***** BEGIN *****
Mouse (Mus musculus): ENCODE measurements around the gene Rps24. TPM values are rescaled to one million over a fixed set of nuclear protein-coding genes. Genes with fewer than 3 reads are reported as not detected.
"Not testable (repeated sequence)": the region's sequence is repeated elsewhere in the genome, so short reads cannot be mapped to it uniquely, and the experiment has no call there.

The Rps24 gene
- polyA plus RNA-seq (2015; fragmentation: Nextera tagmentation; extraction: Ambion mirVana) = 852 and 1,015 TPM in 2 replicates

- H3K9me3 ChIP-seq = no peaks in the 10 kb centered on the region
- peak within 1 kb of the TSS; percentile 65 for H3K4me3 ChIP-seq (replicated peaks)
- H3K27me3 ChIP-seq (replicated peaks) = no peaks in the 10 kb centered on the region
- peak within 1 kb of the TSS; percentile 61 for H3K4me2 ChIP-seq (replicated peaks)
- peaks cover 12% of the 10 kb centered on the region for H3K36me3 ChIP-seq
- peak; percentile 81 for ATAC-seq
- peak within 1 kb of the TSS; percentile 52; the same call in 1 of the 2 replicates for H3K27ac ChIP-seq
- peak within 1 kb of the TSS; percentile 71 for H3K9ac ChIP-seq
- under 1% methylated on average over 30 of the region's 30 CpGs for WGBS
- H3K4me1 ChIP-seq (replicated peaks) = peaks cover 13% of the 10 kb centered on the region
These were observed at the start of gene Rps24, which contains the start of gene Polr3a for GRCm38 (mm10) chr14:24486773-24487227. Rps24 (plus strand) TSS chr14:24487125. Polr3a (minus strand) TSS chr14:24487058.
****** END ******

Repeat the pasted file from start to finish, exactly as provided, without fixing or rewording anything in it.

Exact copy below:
Mouse (Mus musculus): ENCODE measurements around the gene Rps24. TPM values are rescaled to one million over a fixed set of nuclear protein-coding genes. Genes with fewer than 3 reads are reported as not detected.
"Not testable (repeated sequence)": the region's sequence is repeated elsewhere in the genome, so short reads cannot be mapped to it uniquely, and the experiment has no call there.

The Rps24 gene
- polyA plus RNA-seq (2015; fragmentation: Nextera tagmentation; extraction: Ambion mirVana) = 852 and 1,015 TPM in 2 replicates

- H3K9me3 ChIP-seq = no peaks in the 10 kb centered on the region
- peak within 1 kb of the TSS; percentile 65 for H3K4me3 ChIP-seq (replicated peaks)
- H3K27me3 ChIP-seq (replicated peaks) = no peaks in the 10 kb centered on the region
- peak within 1 kb of the TSS; percentile 61 for H3K4me2 ChIP-seq (replicated peaks)
- peaks cover 12% of the 10 kb centered on the region for H3K36me3 ChIP-seq
- peak; percentile 81 for ATAC-seq
- peak within 1 kb of the TSS; percentile 52; the same call in 1 of the 2 replicates for H3K27ac ChIP-seq
- peak within 1 kb of the TSS; percentile 71 for H3K9ac ChIP-seq
- under 1% methylated on average over 30 of the region's 30 CpGs for WGBS
- H3K4me1 ChIP-seq (replicated peaks) = peaks cover 13% of the 10 kb centered on the region
These were observed at the start of gene Rps24, which contains the start of gene Polr3a for GRCm38 (mm10) chr14:24486773-24487227. Rps24 (plus strand) TSS chr14:24487125. Polr3a (minus strand) TSS chr14:24487058.